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Dolphin Deaths Hit a Historic High Thanks to the Red Tide

NOAA's calling it an unusual mortality event.

Florida's red tide is continuing to be a disaster for all kinds of marine species, from fish to sharks to birds to turtles.

Dolphins have been hit particularly hard.

According to Sarasota magazine, so many dolphins have died in such a short time span that NOAA labeled the deaths an unusual mortality event.

NOAA's Dr. Teri Rowles told Sarasota that the number of stranded and deceased dolphins is "well above historic average for this time period and geographic area."

You can see in the NOAA chart below how August, in particular, skyrocketed.


The Tech Times reported that in August, nine dolphins were found dead in just 36 hours. Fifteen died in two weeks. A whopping 49 died in just two months. In comparison, ABC 7 reported that the area usually sees 10 to 15 stranded and deceased dolphins per year.

The reason so many dolphins are dying is twofold. According to the Florida Fish and Wildlife Conservation Commission, dolphins can die from inhaling the toxins produced by the algae that created the red tide.

Or they can eat food that's been contaminated by the algae.

Sarasota reported that tests done on some of the recovered dolphin bodies show that it was likely feeding that contributed to their deaths. "A majority of the deceased dolphins we've examined so far had stomachs full of food," said Gretchen Lovewell of Mote Marine Laboratory and Aquarium. And that food, eaten to keep them sustained and healthy, actually killed them.

According to Tech Times, it's this prey-related way of getting sick that could continue to kill dolphins even after the red tide ends.

As the toxins work their way in small levels up the food chain, dolphins will be consuming toxic prey that's consumed toxic prey that's consumed toxic prey and the toxins will accumulate in larger amounts.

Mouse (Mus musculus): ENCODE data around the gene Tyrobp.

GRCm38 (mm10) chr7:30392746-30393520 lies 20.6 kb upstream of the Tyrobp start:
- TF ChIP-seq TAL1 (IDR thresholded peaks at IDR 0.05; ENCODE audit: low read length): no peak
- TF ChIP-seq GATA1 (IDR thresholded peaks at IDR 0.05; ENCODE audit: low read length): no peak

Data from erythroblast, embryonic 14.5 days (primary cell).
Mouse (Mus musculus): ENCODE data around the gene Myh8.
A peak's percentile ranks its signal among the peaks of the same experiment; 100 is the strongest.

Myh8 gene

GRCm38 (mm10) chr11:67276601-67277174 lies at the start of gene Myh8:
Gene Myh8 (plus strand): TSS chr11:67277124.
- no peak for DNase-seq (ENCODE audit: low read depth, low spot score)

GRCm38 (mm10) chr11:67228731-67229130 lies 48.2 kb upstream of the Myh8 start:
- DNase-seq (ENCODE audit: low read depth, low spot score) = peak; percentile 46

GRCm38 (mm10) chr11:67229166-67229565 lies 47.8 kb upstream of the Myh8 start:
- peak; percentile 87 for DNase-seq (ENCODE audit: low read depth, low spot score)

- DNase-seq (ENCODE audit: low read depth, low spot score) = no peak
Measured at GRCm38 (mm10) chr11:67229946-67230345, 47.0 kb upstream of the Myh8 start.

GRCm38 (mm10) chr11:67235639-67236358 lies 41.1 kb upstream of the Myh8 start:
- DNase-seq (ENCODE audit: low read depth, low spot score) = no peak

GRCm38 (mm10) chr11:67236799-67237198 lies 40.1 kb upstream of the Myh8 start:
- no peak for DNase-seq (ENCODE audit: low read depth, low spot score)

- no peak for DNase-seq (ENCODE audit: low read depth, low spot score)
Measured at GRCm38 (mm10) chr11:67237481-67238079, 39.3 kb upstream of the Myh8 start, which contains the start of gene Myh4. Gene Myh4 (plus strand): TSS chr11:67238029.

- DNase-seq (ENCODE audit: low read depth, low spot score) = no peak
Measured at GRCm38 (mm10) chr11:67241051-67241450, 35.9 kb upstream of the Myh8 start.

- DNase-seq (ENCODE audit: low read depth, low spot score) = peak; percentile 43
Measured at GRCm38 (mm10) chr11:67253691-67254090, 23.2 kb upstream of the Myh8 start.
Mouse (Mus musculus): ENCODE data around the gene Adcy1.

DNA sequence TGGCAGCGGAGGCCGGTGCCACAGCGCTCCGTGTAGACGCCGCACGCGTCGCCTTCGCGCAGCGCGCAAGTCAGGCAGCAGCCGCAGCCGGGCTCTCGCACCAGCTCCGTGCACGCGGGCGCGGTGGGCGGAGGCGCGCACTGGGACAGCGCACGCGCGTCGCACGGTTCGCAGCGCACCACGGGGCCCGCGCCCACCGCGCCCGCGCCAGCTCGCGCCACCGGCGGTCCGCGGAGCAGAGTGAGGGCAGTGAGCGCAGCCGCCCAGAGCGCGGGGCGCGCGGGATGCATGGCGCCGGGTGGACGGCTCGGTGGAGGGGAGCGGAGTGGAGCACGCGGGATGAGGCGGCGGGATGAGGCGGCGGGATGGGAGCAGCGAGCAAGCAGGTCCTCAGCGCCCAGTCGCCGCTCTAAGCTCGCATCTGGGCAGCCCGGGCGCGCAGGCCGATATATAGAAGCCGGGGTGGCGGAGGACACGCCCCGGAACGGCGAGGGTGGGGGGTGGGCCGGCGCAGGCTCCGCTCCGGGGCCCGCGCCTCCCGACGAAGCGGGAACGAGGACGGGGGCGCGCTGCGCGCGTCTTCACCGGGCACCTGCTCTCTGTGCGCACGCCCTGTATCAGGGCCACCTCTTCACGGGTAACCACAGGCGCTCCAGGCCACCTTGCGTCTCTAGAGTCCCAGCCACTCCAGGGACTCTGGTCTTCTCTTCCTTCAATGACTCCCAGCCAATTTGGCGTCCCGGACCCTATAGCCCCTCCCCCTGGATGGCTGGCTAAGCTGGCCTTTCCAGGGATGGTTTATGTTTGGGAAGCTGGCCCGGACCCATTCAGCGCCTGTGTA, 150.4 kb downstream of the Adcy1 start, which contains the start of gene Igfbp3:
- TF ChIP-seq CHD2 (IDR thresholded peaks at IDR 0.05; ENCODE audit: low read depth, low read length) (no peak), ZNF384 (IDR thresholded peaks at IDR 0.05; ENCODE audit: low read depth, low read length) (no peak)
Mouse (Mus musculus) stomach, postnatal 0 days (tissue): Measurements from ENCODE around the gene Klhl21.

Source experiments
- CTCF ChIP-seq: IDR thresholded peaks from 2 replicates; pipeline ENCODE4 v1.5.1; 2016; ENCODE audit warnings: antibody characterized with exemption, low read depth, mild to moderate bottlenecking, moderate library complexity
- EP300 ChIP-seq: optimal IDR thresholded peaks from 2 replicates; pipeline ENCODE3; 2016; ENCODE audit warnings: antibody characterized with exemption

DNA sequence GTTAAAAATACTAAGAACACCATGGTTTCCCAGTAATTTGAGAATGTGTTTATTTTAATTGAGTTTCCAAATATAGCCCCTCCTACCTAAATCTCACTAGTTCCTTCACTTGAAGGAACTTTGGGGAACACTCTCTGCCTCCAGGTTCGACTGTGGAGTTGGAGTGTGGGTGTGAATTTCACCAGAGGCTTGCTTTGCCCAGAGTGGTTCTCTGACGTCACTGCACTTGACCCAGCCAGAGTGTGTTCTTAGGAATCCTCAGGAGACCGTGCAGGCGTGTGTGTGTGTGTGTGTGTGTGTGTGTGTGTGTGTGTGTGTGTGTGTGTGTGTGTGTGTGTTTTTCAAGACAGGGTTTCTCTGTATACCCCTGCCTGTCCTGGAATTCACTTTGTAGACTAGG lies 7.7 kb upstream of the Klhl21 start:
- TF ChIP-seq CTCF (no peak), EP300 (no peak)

It will eventually kill the dolphin if enough is ingested.

Plus, with the large fish die-offs, dolphins could struggle to find prey at all, according to the Miami Herald. This red tide could have ripple effects for Florida's dolphin community for years to come.

According to NOAA, as of September 20, 62 dolphins have stranded since the red tide began. That number is huge and way above usual reports, but so far it's thankfully not the worst red tide example of dolphin deaths.

According to the FFWCC, that record belongs to the red tide of 1987, where 740 dolphins stranded and just about as many died over the course of a year along America's Atlantic coast.

It can always be worse, but hopefully this year's red tide ends soon before the dolphin deaths have to climb into double digits.

The ocean needs a win, OK?

Add your name right now to make a difference for dolphins, whales and other marine mammals with Oceana.

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